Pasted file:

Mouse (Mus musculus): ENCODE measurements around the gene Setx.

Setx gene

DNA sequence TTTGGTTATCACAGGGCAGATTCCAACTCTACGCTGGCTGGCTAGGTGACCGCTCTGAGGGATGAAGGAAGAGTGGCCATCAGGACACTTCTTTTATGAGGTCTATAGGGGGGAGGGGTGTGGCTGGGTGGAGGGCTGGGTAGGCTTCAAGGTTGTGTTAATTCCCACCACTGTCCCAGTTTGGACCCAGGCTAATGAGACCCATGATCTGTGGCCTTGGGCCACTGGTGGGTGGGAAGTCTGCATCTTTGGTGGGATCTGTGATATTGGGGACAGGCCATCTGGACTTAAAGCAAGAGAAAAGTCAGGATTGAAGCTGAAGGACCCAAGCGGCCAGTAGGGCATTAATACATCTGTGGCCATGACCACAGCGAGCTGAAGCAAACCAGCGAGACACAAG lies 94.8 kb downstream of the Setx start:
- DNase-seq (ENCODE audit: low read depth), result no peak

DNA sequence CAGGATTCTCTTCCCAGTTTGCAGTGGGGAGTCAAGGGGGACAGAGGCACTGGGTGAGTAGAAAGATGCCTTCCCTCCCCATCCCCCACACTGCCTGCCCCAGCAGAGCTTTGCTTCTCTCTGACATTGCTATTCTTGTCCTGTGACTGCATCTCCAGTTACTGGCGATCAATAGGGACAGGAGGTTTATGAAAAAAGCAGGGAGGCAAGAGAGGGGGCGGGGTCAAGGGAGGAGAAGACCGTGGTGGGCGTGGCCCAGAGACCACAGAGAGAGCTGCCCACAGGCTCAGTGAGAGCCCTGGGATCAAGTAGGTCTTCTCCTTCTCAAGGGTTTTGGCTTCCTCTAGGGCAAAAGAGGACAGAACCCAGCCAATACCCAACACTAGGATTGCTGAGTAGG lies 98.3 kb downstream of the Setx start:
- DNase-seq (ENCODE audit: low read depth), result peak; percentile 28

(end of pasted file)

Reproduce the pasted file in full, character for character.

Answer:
Mouse (Mus musculus): ENCODE measurements around the gene Setx.

Setx gene

DNA sequence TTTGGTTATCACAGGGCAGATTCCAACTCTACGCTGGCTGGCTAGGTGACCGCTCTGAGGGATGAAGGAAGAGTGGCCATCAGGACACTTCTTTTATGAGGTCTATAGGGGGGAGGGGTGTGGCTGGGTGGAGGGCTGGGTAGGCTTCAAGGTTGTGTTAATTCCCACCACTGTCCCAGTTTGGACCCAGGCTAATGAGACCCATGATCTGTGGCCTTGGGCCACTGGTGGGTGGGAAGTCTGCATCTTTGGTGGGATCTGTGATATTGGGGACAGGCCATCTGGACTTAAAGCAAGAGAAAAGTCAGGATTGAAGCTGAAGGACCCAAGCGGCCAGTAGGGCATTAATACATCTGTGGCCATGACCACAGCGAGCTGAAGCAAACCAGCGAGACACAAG lies 94.8 kb downstream of the Setx start:
- DNase-seq (ENCODE audit: low read depth), result no peak

DNA sequence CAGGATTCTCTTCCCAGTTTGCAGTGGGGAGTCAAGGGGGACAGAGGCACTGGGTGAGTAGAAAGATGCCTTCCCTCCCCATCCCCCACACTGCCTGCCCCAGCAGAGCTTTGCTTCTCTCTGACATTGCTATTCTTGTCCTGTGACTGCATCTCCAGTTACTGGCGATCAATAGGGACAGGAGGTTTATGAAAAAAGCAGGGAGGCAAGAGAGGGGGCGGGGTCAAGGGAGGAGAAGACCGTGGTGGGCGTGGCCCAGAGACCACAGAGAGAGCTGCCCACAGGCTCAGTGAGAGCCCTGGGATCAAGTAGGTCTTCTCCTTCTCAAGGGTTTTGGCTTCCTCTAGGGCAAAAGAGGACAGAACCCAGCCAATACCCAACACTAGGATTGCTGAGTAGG lies 98.3 kb downstream of the Setx start:
- DNase-seq (ENCODE audit: low read depth), result peak; percentile 28